We offer conciliation services to help parties involved in a workplace dispute to come to a legally binding resolution without needing to go through a tribunal. We offer both individual conciliation and collective conciliation, for example where an issue affects a number of employees. There is no charge for using the Agency's conciliation services.
Fair treatment is not just a moral and legal obligation but makes good business sense. Employers who treat employees fairly will be best placed to recruit and retain staff in an increasingly diverse and competitive labour market.
Employers have a legal duty to ensure that they do not treat an individual less favourably on any grounds related to their age, gender, marital status, disability, race/nationality, sexual orientation, religious belief or political opinion.
An independent mediator can sometimes help resolve grievance or disciplinary issues. There is no charge for using the Labour Relations Agency's mediation service.
Those who have submitted a tribunal claim will also be offered access to the Labour Relations Agency’s Arbitration Scheme which offers a quick, non–legalistic, less formal, confidential and more cost effective alternative to a tribunal hearing.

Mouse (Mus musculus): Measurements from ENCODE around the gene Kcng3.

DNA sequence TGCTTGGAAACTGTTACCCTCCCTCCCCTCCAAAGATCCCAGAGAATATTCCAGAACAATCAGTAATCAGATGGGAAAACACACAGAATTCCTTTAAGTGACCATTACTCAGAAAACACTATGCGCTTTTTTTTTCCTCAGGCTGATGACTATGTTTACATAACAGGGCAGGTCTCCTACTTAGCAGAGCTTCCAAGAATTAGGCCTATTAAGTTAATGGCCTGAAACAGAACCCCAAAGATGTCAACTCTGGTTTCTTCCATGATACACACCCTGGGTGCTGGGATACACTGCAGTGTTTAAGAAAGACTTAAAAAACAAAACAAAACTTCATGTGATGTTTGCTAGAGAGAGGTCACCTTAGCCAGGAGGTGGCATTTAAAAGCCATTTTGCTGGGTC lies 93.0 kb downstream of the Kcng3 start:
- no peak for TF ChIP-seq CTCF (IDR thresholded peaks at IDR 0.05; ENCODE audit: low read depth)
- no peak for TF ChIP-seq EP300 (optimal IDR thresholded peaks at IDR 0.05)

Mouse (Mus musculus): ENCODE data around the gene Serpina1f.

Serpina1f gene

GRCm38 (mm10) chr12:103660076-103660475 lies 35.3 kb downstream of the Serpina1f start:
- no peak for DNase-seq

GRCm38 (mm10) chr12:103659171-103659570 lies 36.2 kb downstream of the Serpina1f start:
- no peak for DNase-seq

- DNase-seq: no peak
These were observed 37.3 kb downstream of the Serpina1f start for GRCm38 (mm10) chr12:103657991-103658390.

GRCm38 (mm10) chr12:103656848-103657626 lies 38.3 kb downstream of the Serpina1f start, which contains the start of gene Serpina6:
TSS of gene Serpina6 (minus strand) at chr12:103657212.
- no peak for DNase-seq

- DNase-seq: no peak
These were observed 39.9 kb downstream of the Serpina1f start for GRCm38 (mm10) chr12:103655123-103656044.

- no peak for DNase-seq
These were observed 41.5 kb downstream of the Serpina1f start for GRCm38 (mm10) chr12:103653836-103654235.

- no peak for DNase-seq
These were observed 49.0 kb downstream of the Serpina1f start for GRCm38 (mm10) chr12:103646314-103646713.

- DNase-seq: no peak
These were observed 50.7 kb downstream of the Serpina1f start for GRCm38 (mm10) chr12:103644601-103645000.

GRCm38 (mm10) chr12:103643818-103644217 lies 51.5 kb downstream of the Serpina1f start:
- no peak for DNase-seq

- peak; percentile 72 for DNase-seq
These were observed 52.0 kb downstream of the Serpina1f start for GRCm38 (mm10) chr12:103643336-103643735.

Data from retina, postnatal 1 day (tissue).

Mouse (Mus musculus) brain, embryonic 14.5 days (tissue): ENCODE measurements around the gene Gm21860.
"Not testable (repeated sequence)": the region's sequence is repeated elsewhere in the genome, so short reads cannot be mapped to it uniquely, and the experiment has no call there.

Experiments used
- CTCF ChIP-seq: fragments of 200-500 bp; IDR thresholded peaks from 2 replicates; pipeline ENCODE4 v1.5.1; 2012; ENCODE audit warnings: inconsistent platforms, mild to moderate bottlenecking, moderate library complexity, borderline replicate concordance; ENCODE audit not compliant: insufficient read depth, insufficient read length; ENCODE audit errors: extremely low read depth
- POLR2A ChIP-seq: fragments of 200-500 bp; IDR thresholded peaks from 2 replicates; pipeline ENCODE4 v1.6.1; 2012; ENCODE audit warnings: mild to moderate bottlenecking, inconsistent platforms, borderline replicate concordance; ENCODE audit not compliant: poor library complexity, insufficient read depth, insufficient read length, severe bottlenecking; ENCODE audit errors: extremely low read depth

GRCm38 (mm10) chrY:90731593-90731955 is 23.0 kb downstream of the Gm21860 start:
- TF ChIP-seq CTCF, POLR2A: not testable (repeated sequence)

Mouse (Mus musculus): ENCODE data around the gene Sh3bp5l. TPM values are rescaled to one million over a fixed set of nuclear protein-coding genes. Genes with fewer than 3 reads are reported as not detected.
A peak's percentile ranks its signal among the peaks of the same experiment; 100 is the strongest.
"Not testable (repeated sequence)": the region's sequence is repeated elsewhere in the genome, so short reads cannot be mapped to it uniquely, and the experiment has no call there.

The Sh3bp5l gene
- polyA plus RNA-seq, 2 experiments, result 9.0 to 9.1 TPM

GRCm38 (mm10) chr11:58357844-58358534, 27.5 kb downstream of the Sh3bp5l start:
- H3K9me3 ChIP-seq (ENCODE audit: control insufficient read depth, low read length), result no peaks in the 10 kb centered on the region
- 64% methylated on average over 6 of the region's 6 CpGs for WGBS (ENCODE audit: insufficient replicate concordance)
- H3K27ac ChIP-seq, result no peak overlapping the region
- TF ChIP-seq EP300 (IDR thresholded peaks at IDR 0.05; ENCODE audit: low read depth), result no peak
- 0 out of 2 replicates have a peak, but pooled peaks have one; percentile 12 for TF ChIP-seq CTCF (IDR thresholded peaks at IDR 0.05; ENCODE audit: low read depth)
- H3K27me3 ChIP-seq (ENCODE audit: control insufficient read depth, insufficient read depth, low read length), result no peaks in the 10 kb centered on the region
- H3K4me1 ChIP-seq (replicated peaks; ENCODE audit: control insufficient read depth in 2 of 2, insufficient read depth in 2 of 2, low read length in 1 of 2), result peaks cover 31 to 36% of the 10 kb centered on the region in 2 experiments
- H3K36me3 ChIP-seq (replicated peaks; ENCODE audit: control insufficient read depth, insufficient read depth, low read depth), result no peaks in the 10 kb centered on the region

Employees, workers and contractors have different rights and responsibilities.
The best way to prevent relationship problems is to have policies and procedures that are fair, constructive and clear and there should be constructive communication to address issues as quickly as possible. We can help you to check if your policies and procedures are in line with best practice.
However, where relationships have been damaged by events in the workplace, the Labour Relations Agency can provide impartial and confidential mediation, conciliation or arbitration support to help resolve the situation.
The Agency also facilitates a range of independent appeals (mainly grievance, bullying / harassment and discipline), for example where the final stage of an organisation’s procedure offers the option of 'an independent appeal of the decision via the Labour Relations Agency'.
There are certain laws that protect the employment rights of young workers.